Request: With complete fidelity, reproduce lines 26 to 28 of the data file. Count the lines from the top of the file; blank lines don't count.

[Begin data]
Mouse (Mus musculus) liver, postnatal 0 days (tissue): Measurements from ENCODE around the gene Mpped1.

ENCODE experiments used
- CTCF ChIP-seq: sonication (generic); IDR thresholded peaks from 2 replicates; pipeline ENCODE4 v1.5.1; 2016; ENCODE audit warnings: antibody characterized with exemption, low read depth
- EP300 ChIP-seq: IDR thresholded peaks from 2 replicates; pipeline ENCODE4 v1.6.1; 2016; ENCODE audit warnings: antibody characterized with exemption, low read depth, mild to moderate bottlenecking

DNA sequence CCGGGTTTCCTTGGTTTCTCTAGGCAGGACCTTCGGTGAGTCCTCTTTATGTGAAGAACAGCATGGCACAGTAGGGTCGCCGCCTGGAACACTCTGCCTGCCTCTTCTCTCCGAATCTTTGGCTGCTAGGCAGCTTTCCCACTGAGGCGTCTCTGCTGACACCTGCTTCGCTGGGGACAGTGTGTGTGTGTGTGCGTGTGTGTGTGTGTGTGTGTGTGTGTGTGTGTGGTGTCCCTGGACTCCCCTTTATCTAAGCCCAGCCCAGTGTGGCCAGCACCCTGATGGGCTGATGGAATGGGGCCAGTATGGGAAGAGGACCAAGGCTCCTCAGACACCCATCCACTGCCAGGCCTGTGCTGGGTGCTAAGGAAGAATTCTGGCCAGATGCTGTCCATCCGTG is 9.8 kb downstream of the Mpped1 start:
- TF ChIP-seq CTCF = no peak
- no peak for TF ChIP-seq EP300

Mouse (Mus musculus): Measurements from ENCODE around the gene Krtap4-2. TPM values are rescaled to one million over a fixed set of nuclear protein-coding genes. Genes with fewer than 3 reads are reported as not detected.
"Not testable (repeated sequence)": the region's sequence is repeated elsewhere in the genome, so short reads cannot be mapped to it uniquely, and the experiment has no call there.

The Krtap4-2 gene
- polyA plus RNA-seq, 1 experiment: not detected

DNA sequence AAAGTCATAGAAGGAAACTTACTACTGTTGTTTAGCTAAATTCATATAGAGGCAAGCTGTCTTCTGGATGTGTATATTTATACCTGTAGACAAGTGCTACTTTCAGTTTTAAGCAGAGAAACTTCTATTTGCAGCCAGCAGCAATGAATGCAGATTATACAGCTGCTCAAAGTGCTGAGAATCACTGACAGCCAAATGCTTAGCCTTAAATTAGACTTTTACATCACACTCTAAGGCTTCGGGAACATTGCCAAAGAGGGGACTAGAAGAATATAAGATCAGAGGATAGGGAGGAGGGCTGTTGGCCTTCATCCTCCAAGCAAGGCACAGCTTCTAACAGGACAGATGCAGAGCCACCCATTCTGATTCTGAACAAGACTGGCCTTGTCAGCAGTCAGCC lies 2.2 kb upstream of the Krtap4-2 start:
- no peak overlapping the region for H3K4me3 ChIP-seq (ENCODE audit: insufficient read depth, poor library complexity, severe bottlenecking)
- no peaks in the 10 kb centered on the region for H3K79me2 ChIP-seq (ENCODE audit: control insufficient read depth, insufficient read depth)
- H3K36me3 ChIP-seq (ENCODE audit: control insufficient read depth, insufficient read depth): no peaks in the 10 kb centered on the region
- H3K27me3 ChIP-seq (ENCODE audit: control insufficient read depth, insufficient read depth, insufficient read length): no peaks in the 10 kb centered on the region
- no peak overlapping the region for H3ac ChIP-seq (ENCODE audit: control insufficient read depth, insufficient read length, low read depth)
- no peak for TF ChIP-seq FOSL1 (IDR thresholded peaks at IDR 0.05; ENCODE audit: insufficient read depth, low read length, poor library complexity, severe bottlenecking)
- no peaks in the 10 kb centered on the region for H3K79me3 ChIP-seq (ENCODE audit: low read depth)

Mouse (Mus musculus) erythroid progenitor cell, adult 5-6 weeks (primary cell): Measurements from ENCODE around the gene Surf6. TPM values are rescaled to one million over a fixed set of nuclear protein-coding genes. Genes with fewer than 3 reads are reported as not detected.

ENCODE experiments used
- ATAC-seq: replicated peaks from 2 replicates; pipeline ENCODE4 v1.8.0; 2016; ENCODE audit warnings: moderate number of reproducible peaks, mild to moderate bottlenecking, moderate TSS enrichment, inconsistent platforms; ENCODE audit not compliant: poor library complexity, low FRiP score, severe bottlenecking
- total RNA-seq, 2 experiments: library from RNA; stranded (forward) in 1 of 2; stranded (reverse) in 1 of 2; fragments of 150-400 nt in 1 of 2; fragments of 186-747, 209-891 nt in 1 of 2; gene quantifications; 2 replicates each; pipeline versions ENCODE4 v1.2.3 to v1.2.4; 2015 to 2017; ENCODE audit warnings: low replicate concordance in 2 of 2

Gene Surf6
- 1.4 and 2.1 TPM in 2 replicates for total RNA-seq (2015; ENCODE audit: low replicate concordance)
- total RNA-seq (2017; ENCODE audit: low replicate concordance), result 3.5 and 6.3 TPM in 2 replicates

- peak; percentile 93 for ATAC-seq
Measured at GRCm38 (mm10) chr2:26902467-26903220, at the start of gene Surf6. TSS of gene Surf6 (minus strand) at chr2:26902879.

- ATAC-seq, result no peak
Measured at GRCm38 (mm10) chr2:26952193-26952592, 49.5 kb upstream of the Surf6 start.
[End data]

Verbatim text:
- total RNA-seq (2017; ENCODE audit: low replicate concordance), result 3.5 and 6.3 TPM in 2 replicates

- peak; percentile 93 for ATAC-seq
Measured at GRCm38 (mm10) chr2:26902467-26903220, at the start of gene Surf6. TSS of gene Surf6 (minus strand) at chr2:26902879.